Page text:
Relatively unknown as a candidate in the race to become Florida’s next Attorney General, Fort Lauderdale attorney Jim Lewis has announced he’s calling for Florida to take a step beyond simply decriminalizing marijuana for medical use, saying in a press release Tuesday that he will seek the legalization of marijuana (in what is widely considered to be the state that ranks number one for highly potent, indoor-grown pot) should he be elected.
After announcing his candidacy last May, Lewis eventually dropped his longtime Republican party affiliation to run as an independent, following a career that included stints in the ’80s as assistant state’s attorney, special prosecutor for Gov. Bob Graham, an assistant statewide prosecutor for the attorney general. He is also no stranger to running for office, having run unsuccessfully for mayor and city commissioner of Fort Lauderdale, Broward County circuit judge, public defender, and state representative.
Lewis told The Florida Independent that in addition to the millions of dollars wasted on law enforcement, jailing, and corrections associated with marijuana arrests, the state is losing out on what could be a huge financial boom, not to mention thousands of agricultural jobs, where lawmakers to simply legalize the plant for personal use and tax it like they do alcohol and tobacco:
The bottom line is over 25 million Americans use marijuana, and we’re wasting all these tax supported prison beds to lock these people up. About 20 percent of people in Florida prisons are there for drug possession alone, and a good number of them for marijuana possession. So I don’t think we need to cut in the doctors or anyone else in terms of making it for medical reasons only. I think we tax it like we do alcohol and cigarettes, and use it to put more cops on the street, pay our teachers and balance our budget.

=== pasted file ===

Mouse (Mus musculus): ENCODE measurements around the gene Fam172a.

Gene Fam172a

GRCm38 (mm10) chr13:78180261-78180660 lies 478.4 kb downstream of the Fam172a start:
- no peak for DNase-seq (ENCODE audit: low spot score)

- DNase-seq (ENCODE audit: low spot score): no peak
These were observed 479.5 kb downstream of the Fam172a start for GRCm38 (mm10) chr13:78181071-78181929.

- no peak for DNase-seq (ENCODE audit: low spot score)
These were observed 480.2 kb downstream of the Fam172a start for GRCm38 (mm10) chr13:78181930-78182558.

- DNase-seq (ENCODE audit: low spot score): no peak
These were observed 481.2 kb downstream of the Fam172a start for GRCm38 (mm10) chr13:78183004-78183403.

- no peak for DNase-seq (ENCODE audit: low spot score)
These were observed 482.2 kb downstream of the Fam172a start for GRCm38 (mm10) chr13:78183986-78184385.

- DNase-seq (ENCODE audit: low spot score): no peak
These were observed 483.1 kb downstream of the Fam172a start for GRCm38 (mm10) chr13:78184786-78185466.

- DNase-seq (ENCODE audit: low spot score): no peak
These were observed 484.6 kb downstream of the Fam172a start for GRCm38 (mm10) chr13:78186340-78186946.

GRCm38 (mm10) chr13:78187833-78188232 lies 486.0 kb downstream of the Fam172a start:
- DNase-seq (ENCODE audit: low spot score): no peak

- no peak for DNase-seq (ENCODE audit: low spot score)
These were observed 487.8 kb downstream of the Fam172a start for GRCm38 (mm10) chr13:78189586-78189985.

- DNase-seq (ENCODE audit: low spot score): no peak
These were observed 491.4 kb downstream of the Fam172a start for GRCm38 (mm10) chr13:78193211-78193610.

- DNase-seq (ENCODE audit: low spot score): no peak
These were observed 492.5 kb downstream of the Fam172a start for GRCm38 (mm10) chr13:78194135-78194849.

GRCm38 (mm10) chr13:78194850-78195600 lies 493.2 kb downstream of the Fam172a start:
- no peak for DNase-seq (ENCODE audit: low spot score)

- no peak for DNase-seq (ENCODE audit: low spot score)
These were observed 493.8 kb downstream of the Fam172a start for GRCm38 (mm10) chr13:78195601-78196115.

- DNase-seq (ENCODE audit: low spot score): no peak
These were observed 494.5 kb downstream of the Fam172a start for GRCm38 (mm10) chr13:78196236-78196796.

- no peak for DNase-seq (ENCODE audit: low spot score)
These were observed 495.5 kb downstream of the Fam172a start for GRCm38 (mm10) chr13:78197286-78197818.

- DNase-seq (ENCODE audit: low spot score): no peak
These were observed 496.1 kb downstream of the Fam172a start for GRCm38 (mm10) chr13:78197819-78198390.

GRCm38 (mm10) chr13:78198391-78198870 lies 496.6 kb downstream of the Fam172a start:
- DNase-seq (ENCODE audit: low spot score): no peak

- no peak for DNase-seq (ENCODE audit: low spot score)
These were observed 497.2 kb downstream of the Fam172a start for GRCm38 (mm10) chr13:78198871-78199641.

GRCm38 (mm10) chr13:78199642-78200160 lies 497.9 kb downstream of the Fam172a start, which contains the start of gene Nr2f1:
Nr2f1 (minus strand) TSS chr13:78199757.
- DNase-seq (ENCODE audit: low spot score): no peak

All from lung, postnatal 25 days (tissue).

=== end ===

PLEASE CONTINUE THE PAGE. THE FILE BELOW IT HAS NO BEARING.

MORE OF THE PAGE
A figure that a lot of people aren’t familiar with is that the Mexican drug cartels, their income, which is about $14 billion a year, 61 percent of that comes from marijuana. So if we were to lower the demand for illegal marijuana, then maybe they’d have less violence down there in that country. And for the drug dealers who make money here in this country, it will put a hurting on them. If someones going to make money, why shouldn’t it be the state?
He added that studies have shown marijuana isn’t physically addictive and there are no documented cases of people dying from marijuana abuse. “I think some of the people using drugs like Oxycontin are using them because marijuana is illegal, and I think we’d be saving some lives,” he said.
A report by the Florida Medical Examiners Commission in July found that 5 percent of all deaths in 2009 were attributable to prescription drug use, far outnumbering those caused by illegal substances and that Oxycodone, the generic version of the Purdue Pharma brand name prescription pain-killer OxyContin, was the cause of 1,185 state deaths in 2009, a 26-percent increase from the year before and a whopping 249-percent increase from 2005.
Lewis acknowledged announcing his position on such a high-profile issue at this stage in the race will be seen by some as politically opportunistic, but argues that he’s been shut out of the mainstream media for his lack of party affiliation and the fact that he’s not running a campaign on money from special interests, political PACs or 527s. He is in the process of fighting for inclusion in the one scheduled debate between A.G. candidates state Sen. Dan Gelber, D-Miami Beach, and Republican Pam Bondi, a former assistant state attorney from Tampa.
“I think people are going to look past that his election cycle,” Lewis said. “They are looking for people with creative ideas who are qualified and have the character that they want. If this lets people know I’m willing to think outside the box and take some bold moves to change things, then I’m all for it.
Read Lewis’ press release: